Taking Control of Your Feeding Experience with Erica Campbell, BSN, RN, IBCLC.

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When a parent discovers that they’re pregnant, their life instantly shifts. There is typically such an excited shift in energy whenever a pregnancy is announced. Families get excited, friends start asking millions of questions, and parents start to ask themselves what the next steps are. While preparing for your baby, it’s also important to prepare for the physical, psychological, and mental changes of parenthood. When planning for parenthood, it can be helpful to divide each section into several segments. Examples include: planning for pregnancy, planning for labor, planning for the mental load, planning for postpartum, or planning for lactation. There’s no right or wrong example. The part of parenthood that will be covered in this post is going to be all about the lactation experience and how you can take charge of it, from pregnancy and beyond!

When most families plan for the postpartum experience, the act of nursing or breastfeeding isn’t given too much thought. Because a lot of people assume that since it’s a natural act, that the learning process will also be natural, they forgo lactation specific information and education. And as a parent, I can completely understand this mindset. I, too, believed that breastfeeding would be easy enough…I knew it would have its rollercoaster moments but overall, I assumed I’d just “figure it out”. Luckily, I did. But working as a lactation consultant for the past 5 years has taught me that it’s not that simple or easy to figure out for everyone.

Because of my personal experience and what I’ve seen on the professional side of things, I want to help families everywhere become more knowledgeable and confident with their feeding experiences and ultimately take control of it! This can be done in 3 simple steps.

Step one: Educate yourself BEFORE you start the feeding process

Again, a lot of families do not prepare themselves for breastfeeding or pumping beforehand. With sleep deprivation, exhaustion, and overall changes in the family structure and dynamic, the last thing anyone needs is a full expert level course on feedings. Yes, it’s possible to learn a lot about breastfeeding in the immediate postpartum period but it’s not always the most conducive timing. If possible, take a breastfeeding course PRIOR to doing it. I would recommend the end of the second trimester/beginning of the third trimester so the knowledge is fresh. There is also the option to read breastfeeding or pumping books in order to learn more. Of course, you’ll learn a lot once baby is born but it can be helpful to know at least 25 percent of the information beforehand. 

Step two: Advocate for yourself and your baby

This is why prior knowledge and education is important! So you can make sure that your knowledge and your provider’s knowledge matches up to be what works best for you and your baby. In honor of Black Maternal Mental Health Week, I want to remind all Black mothers the importance of advocating in a hospital setting! The numbers for maternal and infant mortality and morbidity are the highest in the country for Black people. While I will always be an advocate for a well-nourished baby regardless of the type of milk, human milk has proven to be beneficial for the growth, development, and immune protection of babies. Expressing milk via feeding or pumping has also proven to be beneficial to the health of mothers. Because of these positive statistics and attributes of breastfeeding and breastmilk for babies, it’s such a great move for the Black community. This article discusses ways that the health care community can help Black families prolong their breastfeeding experience. It also has great information about breastfeeding rates within the Black community.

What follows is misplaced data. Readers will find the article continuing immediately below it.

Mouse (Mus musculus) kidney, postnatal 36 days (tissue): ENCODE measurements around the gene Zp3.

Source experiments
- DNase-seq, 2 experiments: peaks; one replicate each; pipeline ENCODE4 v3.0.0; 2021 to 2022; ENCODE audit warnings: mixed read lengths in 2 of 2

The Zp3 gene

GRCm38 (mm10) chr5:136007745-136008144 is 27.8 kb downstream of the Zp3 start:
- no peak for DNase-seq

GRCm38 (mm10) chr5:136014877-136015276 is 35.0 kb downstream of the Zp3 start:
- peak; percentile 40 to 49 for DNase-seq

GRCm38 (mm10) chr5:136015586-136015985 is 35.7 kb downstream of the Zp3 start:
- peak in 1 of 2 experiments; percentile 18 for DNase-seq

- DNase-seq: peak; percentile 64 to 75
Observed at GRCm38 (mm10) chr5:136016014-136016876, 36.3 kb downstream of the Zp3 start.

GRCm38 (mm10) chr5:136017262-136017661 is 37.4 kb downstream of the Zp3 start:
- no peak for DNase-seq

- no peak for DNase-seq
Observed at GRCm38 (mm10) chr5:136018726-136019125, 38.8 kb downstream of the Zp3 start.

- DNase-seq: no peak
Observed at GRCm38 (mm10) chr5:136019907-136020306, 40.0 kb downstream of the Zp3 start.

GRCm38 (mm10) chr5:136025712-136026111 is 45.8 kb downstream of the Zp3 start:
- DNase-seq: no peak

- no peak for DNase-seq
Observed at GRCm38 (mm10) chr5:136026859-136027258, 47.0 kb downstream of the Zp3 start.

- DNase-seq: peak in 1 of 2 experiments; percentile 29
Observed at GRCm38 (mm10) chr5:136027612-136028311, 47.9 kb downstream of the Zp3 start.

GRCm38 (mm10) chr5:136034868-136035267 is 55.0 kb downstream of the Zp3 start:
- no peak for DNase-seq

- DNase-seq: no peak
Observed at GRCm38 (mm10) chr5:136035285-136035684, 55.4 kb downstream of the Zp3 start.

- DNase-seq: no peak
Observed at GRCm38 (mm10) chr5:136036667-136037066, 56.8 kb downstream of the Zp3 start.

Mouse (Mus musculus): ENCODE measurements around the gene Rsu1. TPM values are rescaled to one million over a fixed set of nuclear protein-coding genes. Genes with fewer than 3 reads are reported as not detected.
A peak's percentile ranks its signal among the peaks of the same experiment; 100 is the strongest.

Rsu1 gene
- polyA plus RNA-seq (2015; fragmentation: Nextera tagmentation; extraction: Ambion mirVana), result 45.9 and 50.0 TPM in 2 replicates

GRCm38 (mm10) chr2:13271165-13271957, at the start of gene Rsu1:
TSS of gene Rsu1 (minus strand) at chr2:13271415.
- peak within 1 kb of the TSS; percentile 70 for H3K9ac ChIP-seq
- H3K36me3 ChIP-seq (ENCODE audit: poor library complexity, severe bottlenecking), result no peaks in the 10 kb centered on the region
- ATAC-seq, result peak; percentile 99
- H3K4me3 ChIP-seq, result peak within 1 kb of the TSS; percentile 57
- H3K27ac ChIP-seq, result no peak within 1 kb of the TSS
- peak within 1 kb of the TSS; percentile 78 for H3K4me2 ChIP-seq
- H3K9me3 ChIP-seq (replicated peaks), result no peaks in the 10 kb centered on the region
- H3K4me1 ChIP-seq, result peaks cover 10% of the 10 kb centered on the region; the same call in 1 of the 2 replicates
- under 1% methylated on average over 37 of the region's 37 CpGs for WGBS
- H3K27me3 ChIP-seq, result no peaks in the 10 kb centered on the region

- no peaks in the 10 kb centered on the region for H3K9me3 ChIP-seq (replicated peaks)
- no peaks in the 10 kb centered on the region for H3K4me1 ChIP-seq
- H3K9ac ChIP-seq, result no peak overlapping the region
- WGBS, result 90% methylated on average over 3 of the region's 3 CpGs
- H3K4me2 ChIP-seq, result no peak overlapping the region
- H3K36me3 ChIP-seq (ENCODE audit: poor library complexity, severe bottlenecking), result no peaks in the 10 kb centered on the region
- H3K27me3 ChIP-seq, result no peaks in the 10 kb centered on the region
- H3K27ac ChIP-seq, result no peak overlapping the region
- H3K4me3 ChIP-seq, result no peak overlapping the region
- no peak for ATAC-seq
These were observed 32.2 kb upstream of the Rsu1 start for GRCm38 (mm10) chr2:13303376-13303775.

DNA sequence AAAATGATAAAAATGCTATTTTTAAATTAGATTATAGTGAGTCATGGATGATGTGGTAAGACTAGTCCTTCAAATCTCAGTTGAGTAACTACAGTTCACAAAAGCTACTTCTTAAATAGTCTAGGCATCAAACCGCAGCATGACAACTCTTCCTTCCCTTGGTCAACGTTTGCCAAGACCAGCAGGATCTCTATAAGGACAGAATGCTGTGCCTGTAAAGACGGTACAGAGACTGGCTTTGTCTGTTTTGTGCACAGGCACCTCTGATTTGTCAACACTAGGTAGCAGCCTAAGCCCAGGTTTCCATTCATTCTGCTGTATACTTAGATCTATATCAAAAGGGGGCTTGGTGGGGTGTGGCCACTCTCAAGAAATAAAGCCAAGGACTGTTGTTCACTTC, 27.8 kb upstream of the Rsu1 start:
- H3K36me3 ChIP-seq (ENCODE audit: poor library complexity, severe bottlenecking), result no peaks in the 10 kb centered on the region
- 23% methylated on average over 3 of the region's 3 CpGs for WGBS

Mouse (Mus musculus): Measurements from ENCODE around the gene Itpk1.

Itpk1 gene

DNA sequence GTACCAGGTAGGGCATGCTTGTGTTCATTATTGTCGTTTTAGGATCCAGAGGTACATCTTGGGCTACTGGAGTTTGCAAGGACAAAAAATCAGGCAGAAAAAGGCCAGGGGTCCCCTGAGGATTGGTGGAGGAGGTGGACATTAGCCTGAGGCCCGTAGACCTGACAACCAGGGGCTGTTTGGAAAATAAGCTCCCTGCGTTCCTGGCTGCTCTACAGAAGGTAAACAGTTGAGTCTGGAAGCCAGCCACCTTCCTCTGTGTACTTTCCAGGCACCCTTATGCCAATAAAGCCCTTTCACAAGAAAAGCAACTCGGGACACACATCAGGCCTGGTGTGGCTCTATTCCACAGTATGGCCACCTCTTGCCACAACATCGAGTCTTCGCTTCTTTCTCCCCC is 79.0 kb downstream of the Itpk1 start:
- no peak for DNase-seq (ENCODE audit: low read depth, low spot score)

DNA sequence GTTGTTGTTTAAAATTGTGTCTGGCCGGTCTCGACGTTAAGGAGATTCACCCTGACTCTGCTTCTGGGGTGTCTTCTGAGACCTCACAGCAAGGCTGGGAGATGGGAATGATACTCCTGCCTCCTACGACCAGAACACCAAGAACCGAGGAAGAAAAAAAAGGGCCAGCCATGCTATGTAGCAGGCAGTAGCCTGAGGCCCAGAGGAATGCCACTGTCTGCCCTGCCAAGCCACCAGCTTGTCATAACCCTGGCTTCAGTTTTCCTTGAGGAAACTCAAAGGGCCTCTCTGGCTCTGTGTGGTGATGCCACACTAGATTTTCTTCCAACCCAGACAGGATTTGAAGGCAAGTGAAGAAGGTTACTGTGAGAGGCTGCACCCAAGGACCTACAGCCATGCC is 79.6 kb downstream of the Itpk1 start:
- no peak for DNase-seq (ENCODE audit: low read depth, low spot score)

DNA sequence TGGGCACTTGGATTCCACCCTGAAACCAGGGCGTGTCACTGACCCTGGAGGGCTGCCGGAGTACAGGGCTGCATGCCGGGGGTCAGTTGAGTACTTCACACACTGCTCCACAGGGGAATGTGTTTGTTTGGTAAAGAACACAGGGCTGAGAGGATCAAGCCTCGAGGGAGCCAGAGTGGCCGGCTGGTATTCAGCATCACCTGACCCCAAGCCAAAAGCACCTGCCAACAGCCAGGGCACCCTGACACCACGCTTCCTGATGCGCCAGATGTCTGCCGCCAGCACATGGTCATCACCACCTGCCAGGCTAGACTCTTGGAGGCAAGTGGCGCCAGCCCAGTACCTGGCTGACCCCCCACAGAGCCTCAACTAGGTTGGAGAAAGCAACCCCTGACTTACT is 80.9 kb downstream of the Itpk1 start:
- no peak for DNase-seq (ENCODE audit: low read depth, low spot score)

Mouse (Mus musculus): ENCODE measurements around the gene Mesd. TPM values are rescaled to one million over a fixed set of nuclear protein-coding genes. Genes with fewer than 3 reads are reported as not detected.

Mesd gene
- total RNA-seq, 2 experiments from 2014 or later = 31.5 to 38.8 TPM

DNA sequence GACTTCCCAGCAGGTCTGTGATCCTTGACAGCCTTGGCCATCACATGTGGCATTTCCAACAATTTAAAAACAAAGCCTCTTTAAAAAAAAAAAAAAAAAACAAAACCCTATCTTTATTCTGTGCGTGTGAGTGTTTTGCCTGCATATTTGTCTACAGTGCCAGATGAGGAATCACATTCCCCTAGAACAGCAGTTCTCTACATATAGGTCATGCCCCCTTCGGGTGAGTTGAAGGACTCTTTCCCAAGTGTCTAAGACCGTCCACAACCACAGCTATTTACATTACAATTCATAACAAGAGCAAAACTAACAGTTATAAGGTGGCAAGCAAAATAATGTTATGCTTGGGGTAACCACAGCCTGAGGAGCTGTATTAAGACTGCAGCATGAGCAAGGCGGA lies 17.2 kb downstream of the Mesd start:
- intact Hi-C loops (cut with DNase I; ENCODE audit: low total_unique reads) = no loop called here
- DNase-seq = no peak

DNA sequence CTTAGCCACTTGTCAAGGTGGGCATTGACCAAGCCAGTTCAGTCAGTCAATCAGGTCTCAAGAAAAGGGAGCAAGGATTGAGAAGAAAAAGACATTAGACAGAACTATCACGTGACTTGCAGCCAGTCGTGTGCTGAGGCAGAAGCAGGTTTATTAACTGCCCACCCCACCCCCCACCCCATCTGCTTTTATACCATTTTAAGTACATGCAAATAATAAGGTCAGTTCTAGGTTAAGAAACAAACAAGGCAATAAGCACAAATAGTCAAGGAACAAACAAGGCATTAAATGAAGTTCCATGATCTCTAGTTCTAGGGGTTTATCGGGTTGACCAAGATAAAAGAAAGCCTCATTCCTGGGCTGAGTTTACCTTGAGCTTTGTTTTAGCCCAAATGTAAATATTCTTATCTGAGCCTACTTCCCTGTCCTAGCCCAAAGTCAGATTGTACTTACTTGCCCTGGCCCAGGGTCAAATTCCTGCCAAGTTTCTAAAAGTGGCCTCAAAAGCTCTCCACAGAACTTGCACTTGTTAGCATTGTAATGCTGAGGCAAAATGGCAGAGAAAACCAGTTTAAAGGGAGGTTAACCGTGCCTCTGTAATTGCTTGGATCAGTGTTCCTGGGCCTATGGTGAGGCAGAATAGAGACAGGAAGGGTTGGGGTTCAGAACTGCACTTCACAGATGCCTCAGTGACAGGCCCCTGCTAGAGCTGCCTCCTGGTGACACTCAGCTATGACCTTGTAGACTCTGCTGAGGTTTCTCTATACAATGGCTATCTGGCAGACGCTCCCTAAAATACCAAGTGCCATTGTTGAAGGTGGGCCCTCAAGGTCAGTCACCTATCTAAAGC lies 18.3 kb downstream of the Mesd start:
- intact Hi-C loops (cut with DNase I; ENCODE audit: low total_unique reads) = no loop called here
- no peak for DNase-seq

As we, as black parents, are becoming more aware of the disparities that can happen in the health care community, it’s important to be an advocate for your baby and for yourself. Because of health care providers in the past, the history regarding breastfeeding and the black parent experience is flawed. It’s important to have that education and knowledge and be able to have an open conversation with your provider. Because your provider isn’t your health boss but your health partner that is there to help guide and facilitate you along whatever health journey you’re taking.

Step three: Ask questions

To piggyback off of the topic of advocating, the next thing to do to take charge of your experience is to ask questions about what’s going on! When working with your pediatrician or lactation consultant, if you’re curious about the care plan they’ve given you, ask them follow up questions. If you’ve been asked to supplement with formula (and remember, there’s nothing wrong with formula), ask them why. Whenever supplementation is mentioned, there should be a bigger conversation to be had. At the end of the day, there is no negative in asking questions so do it!

There you have it! 3 tips for taking charge of your lactation experience! These tips can be helpful for everyone and help you figure out how to do what works best for not only your baby, but your entire family. When it comes to the feeding journey, there will be ups and downs. As long as you feel confident and secure, you can manage that rollercoaster with ease. But in order to be confident and secure, you must first follow the steps to get you there!

 


 

Erica Campbell is a BSN, RN, IBCLC and mother of two. She created her program, The Milk Manual as a resource to help families feel secure and confident while striving to reach their lactation goals.

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